One surprise: Couples who don't have children spent 21.5 percent more on gas and getting around than those with children. But it wasn't at all surprising that those 18 to 25 put the most—18 percent—of their spending into auto expenses and gas.
Lower income, lower car spending
Overall, the raw numbers are predictable: the less you make, the less you're likely to spend on auto-related expenses. Two states that are particularly low in average income, West Virginia and Mississippi, ranked low on automotive spending.
Digging deeper, there might be more of a story when matching those numbers up to income. Earlier this spring, that point was also made by a Natural Resources Defense Council (NRDC) analysis, which crunched the numbers to show that some regions of the country are more vulnerable to others if gasoline prices were to spike. Despite Mississippi's low spending on auto expenses, it would be the most hurt by a price hike, the NRDC predicted, because of its low income levels and low rate of personal income growth.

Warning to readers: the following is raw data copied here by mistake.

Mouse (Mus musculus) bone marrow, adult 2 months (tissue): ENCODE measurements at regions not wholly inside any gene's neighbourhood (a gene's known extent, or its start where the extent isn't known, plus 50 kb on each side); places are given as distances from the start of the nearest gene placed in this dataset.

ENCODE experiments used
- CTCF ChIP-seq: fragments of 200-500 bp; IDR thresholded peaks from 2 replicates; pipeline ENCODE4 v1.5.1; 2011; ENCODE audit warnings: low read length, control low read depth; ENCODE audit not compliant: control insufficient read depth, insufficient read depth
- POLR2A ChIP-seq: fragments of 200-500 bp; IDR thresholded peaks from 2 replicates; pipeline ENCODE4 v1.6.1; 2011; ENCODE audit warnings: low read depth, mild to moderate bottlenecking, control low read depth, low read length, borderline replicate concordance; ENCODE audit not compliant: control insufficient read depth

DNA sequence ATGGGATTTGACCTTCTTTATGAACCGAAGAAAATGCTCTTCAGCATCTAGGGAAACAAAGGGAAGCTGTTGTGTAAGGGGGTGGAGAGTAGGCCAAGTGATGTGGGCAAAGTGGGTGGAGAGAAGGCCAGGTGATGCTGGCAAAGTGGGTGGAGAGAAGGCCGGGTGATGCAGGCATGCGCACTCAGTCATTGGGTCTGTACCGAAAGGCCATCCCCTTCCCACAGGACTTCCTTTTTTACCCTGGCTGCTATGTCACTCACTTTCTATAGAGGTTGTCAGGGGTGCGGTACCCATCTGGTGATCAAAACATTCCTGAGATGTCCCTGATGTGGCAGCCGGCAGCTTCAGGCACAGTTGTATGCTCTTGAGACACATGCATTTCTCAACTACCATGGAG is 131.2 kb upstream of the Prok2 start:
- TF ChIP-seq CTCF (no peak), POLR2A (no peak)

Bundle's data covers most aspects of auto ownership, but it doesn't cover auto insurance—something that's likely to be a lot more expensive in, say, Manhattan.
To see 50-state rankings on household gasoline and automotive-related spending, along with the methodology, more detail, and the above infographic up close, see Bundle's complete listing.